Sharp by name and sharp by nature, thanks to a native 4K/UHD resolution. But is that enough for this 60in flatscreen to impress John Archer?
To say Sharp’s TV division has been having a torrid time would be an understatement. In fact, having recently licensed its brand to Polish company UMC, the LC-60UD20E under scrutiny here may well be the last ‘full’ Sharp TV – as in, a TV designed and developed from the ground up by Sharp, and delivered predominantly from Sharp’s own production facilities – we get to review.
It gets off to a strong start, thanks to a striking and original design featuring an on-trend skinny black bezel that rests fetchingly on a pair of curved metallic feet at either end of the bottom edge. Seldom has a 60in TV looked so attractive while simultaneously taking up so little room.
The 60UD20E is also on a good footing with its size, picture specifications and price. Its star attraction is its 3,840 x 2,160 4K/UHD pixel count – good to know given Sharp’s previous dalliance with a disappointing pseudo 4K technology, Quattron+, that used extra sub-pixels to deliver a sort of halfway-4K house from a native 1080p panel.
Supporting the 4K pixel count are four HDMI inputs built to the v2.0 standard, meaning they support 4K video streams at 60 frames a second. Unfortunately, though, 4K support here doesn’t extend to a built-in HEVC decoder, meaning you can’t enjoy Netflix’s 4K streams – or very likely those from any other commercial provider.
The 60UD20E also delivers an 800Hzemulating motion processing engine; active 3D playback with two pairs of glasses included; multimedia playback via USB stick, SD card and DLNA-enabled sources on your home network; a wealth of calibration and picture customisation options; and an integrated Smart TV platform.
This platform, though, turns out to be painfully underdeveloped. The only two video streaming services of note are Netflix and YouTube. You don’t even get BBC iPlayer – a sure sign of Sharp’s lack of interest in the UK market. Basically, calling the 60UD20E a Smart TV is like calling a garden shed a detached country residence.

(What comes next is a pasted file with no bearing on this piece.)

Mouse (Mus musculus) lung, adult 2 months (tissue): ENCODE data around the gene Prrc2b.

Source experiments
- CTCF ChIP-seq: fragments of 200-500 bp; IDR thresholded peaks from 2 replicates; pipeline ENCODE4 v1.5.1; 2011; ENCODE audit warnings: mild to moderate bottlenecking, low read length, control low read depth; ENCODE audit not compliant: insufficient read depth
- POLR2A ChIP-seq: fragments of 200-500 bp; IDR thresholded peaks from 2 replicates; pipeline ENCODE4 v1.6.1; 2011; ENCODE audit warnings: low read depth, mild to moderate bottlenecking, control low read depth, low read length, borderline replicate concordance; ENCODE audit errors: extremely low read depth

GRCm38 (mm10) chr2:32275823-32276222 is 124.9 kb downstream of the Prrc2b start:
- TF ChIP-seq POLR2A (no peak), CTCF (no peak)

Calibration tools include colour management, gamma management, white balance fine-tuning, and full control over the various noise reduction, dynamic contrast and motion control video processing options.
Galactic tweaks required
Settling down with The Boxtrolls and Guardians of the Galaxy on Blu-ray plus my usual UHD demo reel, my first impression of the 60UD20E’s pictures was that they weren’t very good. Dark scenes, like those where the Boxtrolls are hunted down at night, were beset by obvious backlight clouding issues, images looked noisy and stressy around object edges, and colours looked overblown and lacked finesse.
Fortunately, it proves possible to fix almost all of these issues by judicious tweaking of the 60UD20E’s settings. Noise reduction is best turned off with most HD and definitely all UHD content; the Local Contrast setting should be set to its Mid or High option; the Active Contrast feature should be left off so you aren’t distracted by brightness ‘jumps’; the motion processing should be left off to stop the picture looking noisy and unnatural; and the image’s backlight setting should be greatly reduced to combat the backlight clouding.
Having made these changes, the 60UD20E actually looks great with native UHD content. All the gorgeous views and locations of my test material offered glorious detail and sharpness, nuanced and accurate colour tones, and dark scenes that contained impressive colour resolution and fine detail.
Feeding in some 4K World Cup footy coverage also revealed the 60UD20E to be a capable performer with motion even without the iffy processing in play, as the 4K clarity only reduced very marginally as the players charged about the pitch.